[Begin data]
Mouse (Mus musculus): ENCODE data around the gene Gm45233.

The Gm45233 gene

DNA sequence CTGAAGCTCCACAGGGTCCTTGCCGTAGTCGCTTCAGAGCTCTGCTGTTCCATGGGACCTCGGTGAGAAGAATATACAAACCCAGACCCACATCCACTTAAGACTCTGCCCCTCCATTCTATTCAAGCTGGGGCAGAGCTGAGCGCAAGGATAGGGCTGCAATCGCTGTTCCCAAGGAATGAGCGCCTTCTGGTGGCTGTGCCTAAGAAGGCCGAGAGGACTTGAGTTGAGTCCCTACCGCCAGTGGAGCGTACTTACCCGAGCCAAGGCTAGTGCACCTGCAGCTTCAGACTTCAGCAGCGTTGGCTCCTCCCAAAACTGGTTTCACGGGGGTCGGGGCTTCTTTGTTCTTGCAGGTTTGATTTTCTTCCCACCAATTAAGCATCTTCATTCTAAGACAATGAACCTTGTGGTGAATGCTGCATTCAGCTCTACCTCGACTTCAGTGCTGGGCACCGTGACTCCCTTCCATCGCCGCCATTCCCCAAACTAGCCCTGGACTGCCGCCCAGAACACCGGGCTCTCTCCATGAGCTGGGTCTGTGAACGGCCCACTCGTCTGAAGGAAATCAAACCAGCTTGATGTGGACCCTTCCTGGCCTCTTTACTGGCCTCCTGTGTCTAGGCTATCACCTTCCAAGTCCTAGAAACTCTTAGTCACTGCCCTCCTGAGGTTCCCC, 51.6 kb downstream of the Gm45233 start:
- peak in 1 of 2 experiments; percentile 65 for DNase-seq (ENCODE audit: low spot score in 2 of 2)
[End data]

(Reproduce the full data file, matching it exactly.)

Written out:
Mouse (Mus musculus): ENCODE data around the gene Gm45233.

The Gm45233 gene

DNA sequence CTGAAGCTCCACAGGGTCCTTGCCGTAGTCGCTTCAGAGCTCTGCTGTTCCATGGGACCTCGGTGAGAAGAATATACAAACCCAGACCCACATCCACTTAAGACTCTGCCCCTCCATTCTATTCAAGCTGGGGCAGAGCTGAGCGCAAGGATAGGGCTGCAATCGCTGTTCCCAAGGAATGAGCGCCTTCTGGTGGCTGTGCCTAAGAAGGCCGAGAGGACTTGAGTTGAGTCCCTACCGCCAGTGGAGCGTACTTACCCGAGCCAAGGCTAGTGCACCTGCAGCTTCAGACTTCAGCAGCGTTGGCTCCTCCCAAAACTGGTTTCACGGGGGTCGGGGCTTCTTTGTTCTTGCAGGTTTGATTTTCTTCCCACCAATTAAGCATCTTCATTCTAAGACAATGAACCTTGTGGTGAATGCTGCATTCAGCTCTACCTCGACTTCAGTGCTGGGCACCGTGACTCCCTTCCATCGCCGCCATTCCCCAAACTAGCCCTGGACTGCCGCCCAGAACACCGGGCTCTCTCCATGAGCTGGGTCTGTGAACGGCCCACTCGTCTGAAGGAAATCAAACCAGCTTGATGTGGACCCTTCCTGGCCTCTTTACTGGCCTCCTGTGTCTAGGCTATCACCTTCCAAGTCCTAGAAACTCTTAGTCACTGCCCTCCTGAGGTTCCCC, 51.6 kb downstream of the Gm45233 start:
- peak in 1 of 2 experiments; percentile 65 for DNase-seq (ENCODE audit: low spot score in 2 of 2)